Coming Home


Beautiful Parcas

Beautiful Parcas

I spent the past two and a half weeks traveling. Six airport stops, the equivalent of a couple of days in the air, and several days each in four different ecosystems: the Andes mountains, Lima’s damp coast, the breezy warm moonscape of Paracas, and tropical Miami. We had rainstorms, hail, dry windy sand storms, clouds, sun, low-hanging mist and 100 degree humidity. We wore many layers of fleece in the thin mountain air, bathing suits by the pool, our lightest clothing to walk around Miami, and sweaters and scarves to deal with hotel air conditioning. Now I am home in the gray of Seattle, back in jeans and a long-sleeved t-shirt, my go-to uniform for this time of year.

Lovely ladies in the Andies

In the Andes

What does it mean to experience so many different climates, time zones, cultural and environmental zones? How do we make sense of it all? How do we transition home? I think sometimes because world travel is so accessible, because it is possible to fly all over the globe in a matter of days, that we downplay the significance of the transitions. We forget that our bodies, adaptable as they are, need time to adjust to each place and time. We wonder why we pick up stomach issues or respiratory problems, why we’re not thinking as clearly as we might when we first return. I find myself moving more slowly than usual, resting and napping, wanting to prepare simple, healthy meals and sit in silence. I vow to honor this transition time, feel what it means to be “in-between,” use it to integrate the experiences I had, the people I met, the foods I ate and the places I saw.


Global Educators in Miami

As I transition, I think of the people in and around Kathmandu, Nepal, as they deal with the trauma of the earthquake that shook their foundations, killed loved ones, destroyed most of their homes and forever altered their lives. I feel sad. I grieve for a place although I have never seen it, because we are all connected. I feel powerless to make things better, even as I am glad I can contribute to the relief efforts. As I return home, I am aware of many who are likely to be homeless for a very long time. I also feel the pain of what is happening in Baltimore right now, and in other parts of this country where young men are being mistreated and killed because of the color of their skin. My own disorientation because of my travels, in my lucky privileged world where I can experience a family vacation overseas and a global education conference, somehow help me feel the pain and loss of others who are experiencing terrible tragedies right now. And that is a good thing.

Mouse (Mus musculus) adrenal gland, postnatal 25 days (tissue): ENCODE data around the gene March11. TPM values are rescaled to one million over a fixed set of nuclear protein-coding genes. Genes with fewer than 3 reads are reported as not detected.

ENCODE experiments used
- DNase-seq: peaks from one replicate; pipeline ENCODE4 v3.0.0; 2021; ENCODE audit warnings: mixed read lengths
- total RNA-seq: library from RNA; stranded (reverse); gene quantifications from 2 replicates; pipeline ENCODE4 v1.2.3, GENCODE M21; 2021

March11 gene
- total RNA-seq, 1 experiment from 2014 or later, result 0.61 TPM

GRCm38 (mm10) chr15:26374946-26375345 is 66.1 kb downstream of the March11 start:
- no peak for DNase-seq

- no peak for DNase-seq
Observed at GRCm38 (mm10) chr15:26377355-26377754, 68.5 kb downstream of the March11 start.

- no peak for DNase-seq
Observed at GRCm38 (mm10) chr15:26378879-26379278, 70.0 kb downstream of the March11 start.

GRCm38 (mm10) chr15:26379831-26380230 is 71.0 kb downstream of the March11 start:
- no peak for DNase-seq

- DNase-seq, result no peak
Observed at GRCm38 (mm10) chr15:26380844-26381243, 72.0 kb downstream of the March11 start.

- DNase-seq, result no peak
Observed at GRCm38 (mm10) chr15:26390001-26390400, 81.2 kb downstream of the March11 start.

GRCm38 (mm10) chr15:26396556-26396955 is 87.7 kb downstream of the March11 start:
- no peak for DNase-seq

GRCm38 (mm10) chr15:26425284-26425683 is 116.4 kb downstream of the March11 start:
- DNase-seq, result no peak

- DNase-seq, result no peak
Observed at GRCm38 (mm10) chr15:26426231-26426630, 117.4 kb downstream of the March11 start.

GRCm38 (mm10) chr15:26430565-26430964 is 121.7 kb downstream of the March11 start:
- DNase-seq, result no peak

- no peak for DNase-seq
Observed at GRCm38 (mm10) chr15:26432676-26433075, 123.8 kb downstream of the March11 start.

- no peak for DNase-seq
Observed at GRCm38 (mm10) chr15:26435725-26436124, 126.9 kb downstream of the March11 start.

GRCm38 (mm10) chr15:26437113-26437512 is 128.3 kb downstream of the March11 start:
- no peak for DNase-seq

Mountains and Coastal Desert

IMG_7214In all of my trips to Peru, I have spent the largest portion of my time in the high Sierra, in and around the Sacred Valley of the Inca. I have stayed in a number of places in the town of Ollantaytambo, visited nearby weaving villages and ruins including Machu Picchu, Pisaq and Sachsayhuaman in Cusco many times. I have trekked over mountain passes near Salcantay and walked through remote villages, camping at the base of snow-capped peaks and attending festivals like Q’olluriti celebrating Andean life in a variety of locations. The mountains are familiar to me and I am quite content to hike for hours surrounded by their beauty, exchanging greetings with people who live in modest dwellings nearby, finding it nearly impossible to get lost here above the tree-line.

IMG_7419In recent years, since my sister moved from the mountains to the coastal city of Lima, I have also become more comfortable there, especially in the somewhat artsy-funky district of Barranco. I enjoy walking along the Malecon, looking out over the Pacific, eating in great seafood restaurants, and visiting art galleries like MATE and the Larco museum.

IMG_7566But when my husband, my brother, his wife and I decided, after our nephew’s wedding in Lima last weekend, to visit the area a few hours south of Lima known as Paracas, nothing prepared me for its desolate beauty nor contrast to both the Sierra and Lima. I knew Paracas as an important pre-Incan civilization with beautiful weavings and pottery, but when we arrived at the Bay of Paracas, I was stunned by the dramatic scenery. The coastal desert looks like a moonscape, and the barren landscape butts right up against the bay. Pelicans dive, flamingos strut, and dozens of other shore birds via for the plentiful fish. On our final day in the region, we drove through a reserve, where I was expecting lush greenery and biodiversity, but instead found a continuation of the eerie beauty of rocks, sand, and hidden coves holding rock formations and sweeping views of cliffs. To my surprise, the IMG_7553landscape began to capture my attention and pull me toward its stunning starkness.

At the end of our time, as we drove back to Lima to begin the journey home, I found myself wondering more about the people of Paracas who were conquered by the Inca: who were they? How did they survive out there amidst the rock and sand? What inspired them to create such beautiful motifs on their weavings and pots? I plan to carry that question with me on my next exploration of this fascinating country; I will not soon forget the haunting scenery.